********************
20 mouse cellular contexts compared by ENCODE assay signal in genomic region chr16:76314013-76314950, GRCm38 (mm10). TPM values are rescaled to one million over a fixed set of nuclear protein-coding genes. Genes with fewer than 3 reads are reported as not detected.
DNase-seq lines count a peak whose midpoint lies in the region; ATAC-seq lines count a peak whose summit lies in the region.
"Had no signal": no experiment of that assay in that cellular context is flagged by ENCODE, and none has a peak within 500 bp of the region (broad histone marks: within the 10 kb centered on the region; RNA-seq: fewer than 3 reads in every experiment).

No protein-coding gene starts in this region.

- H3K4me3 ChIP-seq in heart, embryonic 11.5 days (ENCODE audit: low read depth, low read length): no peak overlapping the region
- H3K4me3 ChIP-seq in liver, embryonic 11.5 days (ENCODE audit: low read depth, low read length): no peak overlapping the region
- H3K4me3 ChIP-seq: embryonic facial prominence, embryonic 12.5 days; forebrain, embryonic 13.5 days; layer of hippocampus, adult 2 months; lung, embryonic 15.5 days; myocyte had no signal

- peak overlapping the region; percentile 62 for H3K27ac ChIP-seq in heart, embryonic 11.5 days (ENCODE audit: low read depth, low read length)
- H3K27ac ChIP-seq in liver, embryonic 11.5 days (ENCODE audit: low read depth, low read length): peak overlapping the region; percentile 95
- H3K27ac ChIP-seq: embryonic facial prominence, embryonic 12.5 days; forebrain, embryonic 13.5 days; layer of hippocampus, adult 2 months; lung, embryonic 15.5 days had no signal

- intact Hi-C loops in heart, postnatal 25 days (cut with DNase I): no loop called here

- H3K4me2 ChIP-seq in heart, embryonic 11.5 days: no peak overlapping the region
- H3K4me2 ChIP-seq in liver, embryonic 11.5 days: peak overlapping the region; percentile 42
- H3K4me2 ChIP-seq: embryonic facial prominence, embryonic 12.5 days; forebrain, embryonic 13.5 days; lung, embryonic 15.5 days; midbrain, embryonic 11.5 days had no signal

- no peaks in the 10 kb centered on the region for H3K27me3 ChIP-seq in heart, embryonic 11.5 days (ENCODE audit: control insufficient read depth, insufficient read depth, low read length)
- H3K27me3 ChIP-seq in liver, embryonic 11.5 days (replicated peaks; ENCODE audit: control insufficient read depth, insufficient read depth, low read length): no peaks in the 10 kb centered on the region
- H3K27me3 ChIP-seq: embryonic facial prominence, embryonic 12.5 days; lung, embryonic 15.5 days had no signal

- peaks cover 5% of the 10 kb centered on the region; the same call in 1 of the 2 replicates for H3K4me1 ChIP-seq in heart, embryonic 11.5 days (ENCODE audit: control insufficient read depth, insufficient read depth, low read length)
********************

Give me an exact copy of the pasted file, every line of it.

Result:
20 mouse cellular contexts compared by ENCODE assay signal in genomic region chr16:76314013-76314950, GRCm38 (mm10). TPM values are rescaled to one million over a fixed set of nuclear protein-coding genes. Genes with fewer than 3 reads are reported as not detected.
DNase-seq lines count a peak whose midpoint lies in the region; ATAC-seq lines count a peak whose summit lies in the region.
"Had no signal": no experiment of that assay in that cellular context is flagged by ENCODE, and none has a peak within 500 bp of the region (broad histone marks: within the 10 kb centered on the region; RNA-seq: fewer than 3 reads in every experiment).

No protein-coding gene starts in this region.

- H3K4me3 ChIP-seq in heart, embryonic 11.5 days (ENCODE audit: low read depth, low read length): no peak overlapping the region
- H3K4me3 ChIP-seq in liver, embryonic 11.5 days (ENCODE audit: low read depth, low read length): no peak overlapping the region
- H3K4me3 ChIP-seq: embryonic facial prominence, embryonic 12.5 days; forebrain, embryonic 13.5 days; layer of hippocampus, adult 2 months; lung, embryonic 15.5 days; myocyte had no signal

- peak overlapping the region; percentile 62 for H3K27ac ChIP-seq in heart, embryonic 11.5 days (ENCODE audit: low read depth, low read length)
- H3K27ac ChIP-seq in liver, embryonic 11.5 days (ENCODE audit: low read depth, low read length): peak overlapping the region; percentile 95
- H3K27ac ChIP-seq: embryonic facial prominence, embryonic 12.5 days; forebrain, embryonic 13.5 days; layer of hippocampus, adult 2 months; lung, embryonic 15.5 days had no signal

- intact Hi-C loops in heart, postnatal 25 days (cut with DNase I): no loop called here

- H3K4me2 ChIP-seq in heart, embryonic 11.5 days: no peak overlapping the region
- H3K4me2 ChIP-seq in liver, embryonic 11.5 days: peak overlapping the region; percentile 42
- H3K4me2 ChIP-seq: embryonic facial prominence, embryonic 12.5 days; forebrain, embryonic 13.5 days; lung, embryonic 15.5 days; midbrain, embryonic 11.5 days had no signal

- no peaks in the 10 kb centered on the region for H3K27me3 ChIP-seq in heart, embryonic 11.5 days (ENCODE audit: control insufficient read depth, insufficient read depth, low read length)
- H3K27me3 ChIP-seq in liver, embryonic 11.5 days (replicated peaks; ENCODE audit: control insufficient read depth, insufficient read depth, low read length): no peaks in the 10 kb centered on the region
- H3K27me3 ChIP-seq: embryonic facial prominence, embryonic 12.5 days; lung, embryonic 15.5 days had no signal

- peaks cover 5% of the 10 kb centered on the region; the same call in 1 of the 2 replicates for H3K4me1 ChIP-seq in heart, embryonic 11.5 days (ENCODE audit: control insufficient read depth, insufficient read depth, low read length)